The spread of free Wi-Fi across London’s Tube network has been picking up pace and providing commuters with a means of staying connected while they are travelling to and from work. And now Transport for London has revealed new plans to take advantage of this growing coverage, to get a better idea of how people move through stations, according to the Telegraph.
The month-long trial scheme will see the organisation attempt to track passengers’ movements in a more in depth manner than is currently possible. While people may be traceable as they enter and leave a station via their Oyster card or contactless payment solution, how they behave in the interim is something of a mystery.
This project will operate by harvesting the traces of data that any Wi-Fi enabled device will send to any of the routers with which it comes in contact. Because this makes individual smartphones and tablets uniquely identifiable, TfL will be able to spot where people are moving, based on when and where they are picked up by specific routers.
Crucially, the passengers will not have to actively log into the free Wi-Fi in order to be counted in the trial, but merely need to have wireless connectivity enabled on their device of choice while moving through the participating Underground stations.
Fifty four stations throughout central London will be covered in the initial trial, with TfL likely to roll it out more broadly across the capital if it finds that the results are useful.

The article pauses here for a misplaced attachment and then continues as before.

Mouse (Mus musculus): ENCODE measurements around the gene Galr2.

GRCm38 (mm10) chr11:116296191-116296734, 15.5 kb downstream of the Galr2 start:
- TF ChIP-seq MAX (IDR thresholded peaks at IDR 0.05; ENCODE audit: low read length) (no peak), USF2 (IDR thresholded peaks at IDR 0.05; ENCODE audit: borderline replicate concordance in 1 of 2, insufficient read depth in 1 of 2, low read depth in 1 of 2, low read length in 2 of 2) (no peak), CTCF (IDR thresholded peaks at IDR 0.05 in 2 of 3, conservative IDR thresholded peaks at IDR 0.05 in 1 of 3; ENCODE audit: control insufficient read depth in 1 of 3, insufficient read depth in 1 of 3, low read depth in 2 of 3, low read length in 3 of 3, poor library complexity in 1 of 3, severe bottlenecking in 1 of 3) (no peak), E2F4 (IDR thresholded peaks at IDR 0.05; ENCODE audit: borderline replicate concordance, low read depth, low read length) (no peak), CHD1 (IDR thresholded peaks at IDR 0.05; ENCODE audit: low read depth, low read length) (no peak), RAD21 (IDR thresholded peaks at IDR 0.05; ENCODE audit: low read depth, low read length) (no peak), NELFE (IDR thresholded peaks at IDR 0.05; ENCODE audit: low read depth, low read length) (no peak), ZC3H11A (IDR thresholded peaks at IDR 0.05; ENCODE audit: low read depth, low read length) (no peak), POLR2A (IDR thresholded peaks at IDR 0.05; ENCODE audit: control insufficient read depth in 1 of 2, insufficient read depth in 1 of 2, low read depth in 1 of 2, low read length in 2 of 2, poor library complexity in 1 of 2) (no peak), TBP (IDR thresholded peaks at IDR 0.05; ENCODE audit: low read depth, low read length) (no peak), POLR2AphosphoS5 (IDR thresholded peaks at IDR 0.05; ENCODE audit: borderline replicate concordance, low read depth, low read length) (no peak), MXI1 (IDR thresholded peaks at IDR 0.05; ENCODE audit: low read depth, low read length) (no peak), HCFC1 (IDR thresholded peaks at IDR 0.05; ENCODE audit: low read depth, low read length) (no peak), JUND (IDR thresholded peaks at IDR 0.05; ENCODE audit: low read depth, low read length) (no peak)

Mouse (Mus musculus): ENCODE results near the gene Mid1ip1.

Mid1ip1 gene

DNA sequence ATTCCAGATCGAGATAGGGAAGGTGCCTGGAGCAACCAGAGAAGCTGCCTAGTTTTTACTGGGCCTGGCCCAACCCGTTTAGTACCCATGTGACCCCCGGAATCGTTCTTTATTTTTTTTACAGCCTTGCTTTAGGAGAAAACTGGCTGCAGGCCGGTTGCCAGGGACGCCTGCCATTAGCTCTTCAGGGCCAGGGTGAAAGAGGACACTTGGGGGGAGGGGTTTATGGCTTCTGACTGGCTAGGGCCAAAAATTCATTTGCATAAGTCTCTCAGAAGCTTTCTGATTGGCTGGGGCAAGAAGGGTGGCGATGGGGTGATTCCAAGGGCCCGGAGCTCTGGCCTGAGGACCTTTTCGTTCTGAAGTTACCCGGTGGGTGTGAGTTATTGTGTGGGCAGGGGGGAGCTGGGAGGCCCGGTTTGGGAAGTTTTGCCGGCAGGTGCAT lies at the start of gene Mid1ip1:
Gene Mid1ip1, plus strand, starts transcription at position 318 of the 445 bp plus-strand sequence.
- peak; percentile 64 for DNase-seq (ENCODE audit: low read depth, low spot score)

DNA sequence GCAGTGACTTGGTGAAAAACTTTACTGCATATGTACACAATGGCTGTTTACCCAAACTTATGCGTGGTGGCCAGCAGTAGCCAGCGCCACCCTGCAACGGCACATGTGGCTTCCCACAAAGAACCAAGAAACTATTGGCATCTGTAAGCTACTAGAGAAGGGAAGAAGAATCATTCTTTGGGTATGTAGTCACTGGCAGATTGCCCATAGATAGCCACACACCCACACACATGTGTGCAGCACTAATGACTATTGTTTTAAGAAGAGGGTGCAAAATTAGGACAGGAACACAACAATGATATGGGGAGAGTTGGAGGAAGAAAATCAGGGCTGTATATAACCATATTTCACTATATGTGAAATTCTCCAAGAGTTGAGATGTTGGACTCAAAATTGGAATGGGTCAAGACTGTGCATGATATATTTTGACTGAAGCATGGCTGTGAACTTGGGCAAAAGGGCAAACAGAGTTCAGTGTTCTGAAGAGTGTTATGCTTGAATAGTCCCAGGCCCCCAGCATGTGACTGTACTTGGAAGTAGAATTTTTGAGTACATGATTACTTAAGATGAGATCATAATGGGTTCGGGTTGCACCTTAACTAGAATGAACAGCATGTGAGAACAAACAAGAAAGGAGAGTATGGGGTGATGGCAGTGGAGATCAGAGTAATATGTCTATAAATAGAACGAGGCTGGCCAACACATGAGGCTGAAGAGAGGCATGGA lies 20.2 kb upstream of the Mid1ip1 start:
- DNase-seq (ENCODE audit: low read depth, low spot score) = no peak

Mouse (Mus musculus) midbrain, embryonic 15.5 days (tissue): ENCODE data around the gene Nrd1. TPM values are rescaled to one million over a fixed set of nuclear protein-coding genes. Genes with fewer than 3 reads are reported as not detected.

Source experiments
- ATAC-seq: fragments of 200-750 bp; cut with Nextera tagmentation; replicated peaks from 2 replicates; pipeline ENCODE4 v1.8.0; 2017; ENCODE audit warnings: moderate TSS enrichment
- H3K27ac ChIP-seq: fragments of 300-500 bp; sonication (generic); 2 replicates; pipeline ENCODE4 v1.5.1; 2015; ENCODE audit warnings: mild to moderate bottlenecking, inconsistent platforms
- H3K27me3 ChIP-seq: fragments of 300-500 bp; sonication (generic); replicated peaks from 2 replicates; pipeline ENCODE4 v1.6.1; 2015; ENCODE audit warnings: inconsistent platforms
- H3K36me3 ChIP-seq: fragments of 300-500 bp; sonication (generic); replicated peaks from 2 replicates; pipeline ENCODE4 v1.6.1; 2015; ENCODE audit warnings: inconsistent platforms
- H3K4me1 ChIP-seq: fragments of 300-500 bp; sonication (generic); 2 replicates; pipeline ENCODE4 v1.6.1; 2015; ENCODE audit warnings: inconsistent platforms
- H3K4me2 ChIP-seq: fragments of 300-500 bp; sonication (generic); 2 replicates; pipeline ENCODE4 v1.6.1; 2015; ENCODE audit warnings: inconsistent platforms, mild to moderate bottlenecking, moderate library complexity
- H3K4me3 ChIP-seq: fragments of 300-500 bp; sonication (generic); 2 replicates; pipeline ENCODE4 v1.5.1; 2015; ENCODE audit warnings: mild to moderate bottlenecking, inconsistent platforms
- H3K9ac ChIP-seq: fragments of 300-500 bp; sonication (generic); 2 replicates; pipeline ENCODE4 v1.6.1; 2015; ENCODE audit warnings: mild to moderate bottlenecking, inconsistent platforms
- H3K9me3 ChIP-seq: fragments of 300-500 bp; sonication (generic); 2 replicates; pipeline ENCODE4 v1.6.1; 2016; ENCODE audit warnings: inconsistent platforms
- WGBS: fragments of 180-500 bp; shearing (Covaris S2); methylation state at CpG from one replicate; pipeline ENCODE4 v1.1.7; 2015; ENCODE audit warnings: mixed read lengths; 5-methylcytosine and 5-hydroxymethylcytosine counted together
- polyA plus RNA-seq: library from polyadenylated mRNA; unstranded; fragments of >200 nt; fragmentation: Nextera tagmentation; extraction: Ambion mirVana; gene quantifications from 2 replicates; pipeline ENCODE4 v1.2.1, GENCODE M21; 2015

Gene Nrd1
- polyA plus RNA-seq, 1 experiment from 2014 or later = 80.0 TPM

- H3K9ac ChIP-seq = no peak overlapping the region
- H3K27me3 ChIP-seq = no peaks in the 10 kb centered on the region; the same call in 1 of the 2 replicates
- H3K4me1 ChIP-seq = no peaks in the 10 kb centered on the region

Concerns about privacy and security have been raised, but the organisation has said that the information it collects on the movement of passengers will be entirely anonymised, so as to protect commuters from an especially overt form of surveillance. Furthermore, anyone who visits one of the stations at which monitoring is taking place will be alerted to that fact by signs put up in prominent positions, meaning they can simply disable Wi-Fi on their device if they are uncomfortable with participating in the trial.
TfL spokesperson and CTO, Shashi Verma, said that the information would be used to help improve the service offered by the Tube, giving organisers a better idea of how stations are being used, where problems may exist and what can be done to rectify them.
Verma pointed out that in the past it was necessary to survey individual passengers in order to get a sense of how stations are operating, which is a process that takes a lot of time and requires a significant amount of investment. So by comparison, the Wi-Fi data will be much cheaper to collect and provide more accurate, comprehensive conclusions about the matter at hand.
Anyone who chooses to use public Wi-Fi– has to strike a balance between the convenience it offers and the potential security risks it poses, since various attacks and malicious activities can be launched either against users of a particular network, or by the creation of phoney hotspots.
The fact that Tube travellers will actively have to opt out of the trial by deactivating Wi-Fi on their smartphones may be seen as an imposition by some, especially since plenty of commuters value being able to access the internet in stations where mobile network coverage is unavailable.
Plans to bring mobile networking to the entire Underground system, including the trains themselves, have yet to be executed, in spite of the fact that a number of other major global cities have already integrated this type of connectivity across their metro networks, putting TfL and London as a whole on the back foot.